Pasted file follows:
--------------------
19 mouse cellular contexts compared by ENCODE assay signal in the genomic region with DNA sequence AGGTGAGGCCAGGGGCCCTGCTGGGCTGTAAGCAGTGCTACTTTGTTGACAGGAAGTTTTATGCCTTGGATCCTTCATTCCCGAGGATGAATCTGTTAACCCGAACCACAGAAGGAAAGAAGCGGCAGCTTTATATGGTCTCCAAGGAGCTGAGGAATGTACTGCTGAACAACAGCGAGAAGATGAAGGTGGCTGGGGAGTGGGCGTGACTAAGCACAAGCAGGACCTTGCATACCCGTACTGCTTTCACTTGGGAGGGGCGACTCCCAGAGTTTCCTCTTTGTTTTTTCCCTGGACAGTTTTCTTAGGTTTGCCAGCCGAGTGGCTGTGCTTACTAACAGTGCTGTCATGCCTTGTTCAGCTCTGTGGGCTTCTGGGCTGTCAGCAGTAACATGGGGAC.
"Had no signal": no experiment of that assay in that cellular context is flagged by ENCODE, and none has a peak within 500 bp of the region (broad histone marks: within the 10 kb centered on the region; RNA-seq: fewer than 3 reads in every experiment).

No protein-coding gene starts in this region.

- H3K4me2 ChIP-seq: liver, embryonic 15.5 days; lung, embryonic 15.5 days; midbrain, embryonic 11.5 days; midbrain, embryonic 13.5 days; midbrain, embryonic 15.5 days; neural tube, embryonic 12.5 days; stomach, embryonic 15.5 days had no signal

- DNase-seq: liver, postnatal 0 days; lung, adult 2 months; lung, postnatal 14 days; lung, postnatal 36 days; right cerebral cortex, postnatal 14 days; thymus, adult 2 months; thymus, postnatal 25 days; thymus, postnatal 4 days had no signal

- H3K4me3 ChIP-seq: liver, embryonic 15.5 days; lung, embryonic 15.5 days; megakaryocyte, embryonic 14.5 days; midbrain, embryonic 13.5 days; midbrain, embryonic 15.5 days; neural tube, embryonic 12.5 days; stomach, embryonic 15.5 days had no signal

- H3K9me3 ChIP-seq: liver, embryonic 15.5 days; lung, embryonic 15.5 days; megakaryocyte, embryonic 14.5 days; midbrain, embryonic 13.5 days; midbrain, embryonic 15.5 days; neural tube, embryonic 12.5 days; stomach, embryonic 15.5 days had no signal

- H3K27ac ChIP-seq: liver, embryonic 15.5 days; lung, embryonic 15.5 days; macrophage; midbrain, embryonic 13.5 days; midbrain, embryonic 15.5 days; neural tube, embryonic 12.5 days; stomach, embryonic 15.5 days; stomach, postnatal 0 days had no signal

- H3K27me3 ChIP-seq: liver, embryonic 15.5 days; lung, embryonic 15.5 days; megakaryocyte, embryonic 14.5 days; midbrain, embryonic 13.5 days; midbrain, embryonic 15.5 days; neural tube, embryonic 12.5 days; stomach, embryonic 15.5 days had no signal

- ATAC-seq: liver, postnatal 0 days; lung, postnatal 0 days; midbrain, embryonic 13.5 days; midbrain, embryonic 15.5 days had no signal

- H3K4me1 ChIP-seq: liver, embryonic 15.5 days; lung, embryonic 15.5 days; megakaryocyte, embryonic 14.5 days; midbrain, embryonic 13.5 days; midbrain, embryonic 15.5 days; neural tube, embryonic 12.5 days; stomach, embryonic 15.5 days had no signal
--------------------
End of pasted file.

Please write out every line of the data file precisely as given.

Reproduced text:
19 mouse cellular contexts compared by ENCODE assay signal in the genomic region with DNA sequence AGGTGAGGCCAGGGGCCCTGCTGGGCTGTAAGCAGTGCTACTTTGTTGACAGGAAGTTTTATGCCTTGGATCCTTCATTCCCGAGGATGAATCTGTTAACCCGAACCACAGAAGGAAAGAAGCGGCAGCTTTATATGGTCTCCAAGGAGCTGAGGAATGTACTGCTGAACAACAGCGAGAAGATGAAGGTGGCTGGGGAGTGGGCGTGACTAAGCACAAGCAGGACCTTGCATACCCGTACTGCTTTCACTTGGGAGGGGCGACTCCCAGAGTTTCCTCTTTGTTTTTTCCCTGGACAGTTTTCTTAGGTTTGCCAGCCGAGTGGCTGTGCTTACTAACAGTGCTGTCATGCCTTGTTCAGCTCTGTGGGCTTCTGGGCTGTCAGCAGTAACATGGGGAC.
"Had no signal": no experiment of that assay in that cellular context is flagged by ENCODE, and none has a peak within 500 bp of the region (broad histone marks: within the 10 kb centered on the region; RNA-seq: fewer than 3 reads in every experiment).

No protein-coding gene starts in this region.

- H3K4me2 ChIP-seq: liver, embryonic 15.5 days; lung, embryonic 15.5 days; midbrain, embryonic 11.5 days; midbrain, embryonic 13.5 days; midbrain, embryonic 15.5 days; neural tube, embryonic 12.5 days; stomach, embryonic 15.5 days had no signal

- DNase-seq: liver, postnatal 0 days; lung, adult 2 months; lung, postnatal 14 days; lung, postnatal 36 days; right cerebral cortex, postnatal 14 days; thymus, adult 2 months; thymus, postnatal 25 days; thymus, postnatal 4 days had no signal

- H3K4me3 ChIP-seq: liver, embryonic 15.5 days; lung, embryonic 15.5 days; megakaryocyte, embryonic 14.5 days; midbrain, embryonic 13.5 days; midbrain, embryonic 15.5 days; neural tube, embryonic 12.5 days; stomach, embryonic 15.5 days had no signal

- H3K9me3 ChIP-seq: liver, embryonic 15.5 days; lung, embryonic 15.5 days; megakaryocyte, embryonic 14.5 days; midbrain, embryonic 13.5 days; midbrain, embryonic 15.5 days; neural tube, embryonic 12.5 days; stomach, embryonic 15.5 days had no signal

- H3K27ac ChIP-seq: liver, embryonic 15.5 days; lung, embryonic 15.5 days; macrophage; midbrain, embryonic 13.5 days; midbrain, embryonic 15.5 days; neural tube, embryonic 12.5 days; stomach, embryonic 15.5 days; stomach, postnatal 0 days had no signal

- H3K27me3 ChIP-seq: liver, embryonic 15.5 days; lung, embryonic 15.5 days; megakaryocyte, embryonic 14.5 days; midbrain, embryonic 13.5 days; midbrain, embryonic 15.5 days; neural tube, embryonic 12.5 days; stomach, embryonic 15.5 days had no signal

- ATAC-seq: liver, postnatal 0 days; lung, postnatal 0 days; midbrain, embryonic 13.5 days; midbrain, embryonic 15.5 days had no signal

- H3K4me1 ChIP-seq: liver, embryonic 15.5 days; lung, embryonic 15.5 days; megakaryocyte, embryonic 14.5 days; midbrain, embryonic 13.5 days; midbrain, embryonic 15.5 days; neural tube, embryonic 12.5 days; stomach, embryonic 15.5 days had no signal